Study On The Evaluation Of The Voluntary And Involuntary Strength In Football

Abstract

In recent years, football all over the world has evolved from all points of view, including the dynamics of the game and the increase in the speed and strength with which most of the game phases take place. Technical and tactical skills of the top teams are incontestable, but the athletic potential and the strength of the players make the difference. The ability to have starting strength and flexible strength are critical elements that any athlete must possess. We intend to calculate the difference between voluntary strength (starting strength) and involuntary strength (explosive strength) to determine the deficit and rebalance the differences between them. We are convinced that balance is at the basis of any training program and that this deficit must be identified and balanced through individual training programs focused on maximum strength and plyometrics. Knowing all the mentioned aspects, we aimed to work according to the new approaches and methods of identification and balancing of the voluntary strength and explosive strength, using the Sargent two-jump test assessed through the plyometric platform. New research shows that involuntary strength must be greater than voluntary strength. To improve the voluntary strength, it is necessary to work in the gym with a higher intensity of 90% of 1RM to recruit as many muscle fibers. Regarding the involuntary strength, it should be improved through plyometric exercises.

Keywords: Voluntary strengthinvoluntary strengthbalancingfootball

Introduction

The Dynamic Strength Index (DSI), also called the Dynamic Strength Deficit, measures the difference between the maximal and explosive strength capability of an athlete. In the latest scientific research, it is preferred to use the term “index” to the detriment of the term “deficit”, as it represents the index of the athlete’s current performance ability. (Tavares, 2016)

The Dynamic Resistance Index can be used to identify whether the athlete needs maximal strength training, ballistic strength training or concurrent training as a stimulus in their program. It can also be used to reliably measure strength in both the lower- and upper-body in leisure, performance and high-performance activities. (Sheppard & Chapman, 2011)

According to Thomas, Jones, & Comfort (2015), the DSI represents the ratio between an athlete’s dynamic peak force and their ballistic peak force. This ratio can often be applied as a test to sum up their strength potential. From another point of view, the DSI shows the difference between an athlete’s ability to produce force during an activity, which also denotes their strength potential (Tavares, 2016).

Problem Statement

In physics, power is defined as work divided by time. In applying this to athletic performance, it indicates how much muscle force the player can generate in such activities. The football game regards the ability to be fast and explosive.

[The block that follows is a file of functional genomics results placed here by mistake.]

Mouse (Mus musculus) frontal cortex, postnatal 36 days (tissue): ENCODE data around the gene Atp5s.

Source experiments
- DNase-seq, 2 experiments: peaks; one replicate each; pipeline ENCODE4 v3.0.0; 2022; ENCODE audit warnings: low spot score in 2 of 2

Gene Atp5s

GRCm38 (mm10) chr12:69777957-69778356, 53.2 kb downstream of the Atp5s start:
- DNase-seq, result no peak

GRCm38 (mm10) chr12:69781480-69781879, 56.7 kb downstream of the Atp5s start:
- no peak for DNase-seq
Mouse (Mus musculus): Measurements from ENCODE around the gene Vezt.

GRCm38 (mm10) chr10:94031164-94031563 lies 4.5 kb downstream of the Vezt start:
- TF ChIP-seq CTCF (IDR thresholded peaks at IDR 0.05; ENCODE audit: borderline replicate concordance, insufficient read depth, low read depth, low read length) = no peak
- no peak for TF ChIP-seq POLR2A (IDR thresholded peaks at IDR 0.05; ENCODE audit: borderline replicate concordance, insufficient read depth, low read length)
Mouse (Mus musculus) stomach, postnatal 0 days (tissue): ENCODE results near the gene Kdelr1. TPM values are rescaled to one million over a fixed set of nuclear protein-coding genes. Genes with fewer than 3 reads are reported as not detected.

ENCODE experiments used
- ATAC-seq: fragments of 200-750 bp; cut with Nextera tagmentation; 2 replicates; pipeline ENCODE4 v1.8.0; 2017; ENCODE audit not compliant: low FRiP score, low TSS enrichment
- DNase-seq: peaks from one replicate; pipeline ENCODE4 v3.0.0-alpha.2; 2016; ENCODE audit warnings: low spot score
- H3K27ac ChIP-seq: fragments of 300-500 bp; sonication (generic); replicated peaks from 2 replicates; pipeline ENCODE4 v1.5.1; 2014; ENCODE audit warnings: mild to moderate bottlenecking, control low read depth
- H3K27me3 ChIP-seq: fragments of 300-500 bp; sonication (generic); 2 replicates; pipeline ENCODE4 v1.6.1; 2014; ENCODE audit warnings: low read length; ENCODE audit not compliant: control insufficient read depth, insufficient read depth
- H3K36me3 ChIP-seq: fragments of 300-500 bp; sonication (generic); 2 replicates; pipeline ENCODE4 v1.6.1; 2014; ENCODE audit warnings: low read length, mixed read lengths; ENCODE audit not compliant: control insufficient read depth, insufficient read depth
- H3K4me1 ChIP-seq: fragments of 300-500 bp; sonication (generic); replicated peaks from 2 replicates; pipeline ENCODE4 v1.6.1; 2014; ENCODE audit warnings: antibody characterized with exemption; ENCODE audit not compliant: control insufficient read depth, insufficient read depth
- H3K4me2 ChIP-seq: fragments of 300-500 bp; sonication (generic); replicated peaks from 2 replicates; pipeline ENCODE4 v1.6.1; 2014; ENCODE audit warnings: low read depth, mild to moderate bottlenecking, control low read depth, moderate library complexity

The DSI provides trainers and strength and conditioning coaches with valuable information about how strong the athlete is and how much strength they use during the movements. This information allows the strength and conditioning coaches to design a more specific program to develop the athlete’s strength.

Research Questions

Calculating the DSI allows coaches and strength and conditioning coaches to determine the maximal amount of force that an athlete can produce and develop in a high-speed movement. The IMTP (isometric mid-thigh pull) is used to measure an athlete’s maximal force potential (maximal strength), while the CMJ (countermovement jump), which is a ballistic movement, is used to determine how much of their total force potential they can produce in a very short timeframe (Kawamori et al., 2006).

Purpose of the Study

We applied two tests to a sample of 24 athletes. 5 players ranked in the lower and upper zones of the optimal area, 60-80%; specifically, 2 players with a deficit of less than 60% and 3 with a deficit higher than 80%. Through these tests, we aim to establish the ratio between maximum strength and explosive strength. If the explosive strength is below 60% of the maximum, we need to improve the elastic/explosive strength by means of plyometric exercises. If the explosive strength is higher than 80% of the maximum, we need to improve the ability of the muscles to recruit as many motor units as possible to improve the maximum strength (Stone et al., 2003).

Research Methods

We designed an individual exercise program tailored to the needs of each player. The program lasted 1 month and consisted of 8 training sessions (2 training sessions/week). Each training session lasted 15 minutes and was executed before the actual training. The training took place at 72 hours of play and 48 hours before the game, respectively. After a preliminary warm-up exercise, the two players in group ‘A’ made 5 series of 5 continuous hurdle jumps (30-40-50-60-70 cm). The break between series was 2 minutes.

Group ‘B’ executed the same preliminary warm-up and then worked on maximum strength machines. We chose three apparatus for the extension of three muscles (gastrocnemius, quadriceps and gluteus).

The work was done at 95% of 1RM (1-repetition maximum), the intensity of which corresponded to 3 reps. Each apparatus was used twice as a circuit. The break between exercises was 1 minute.

Testing methods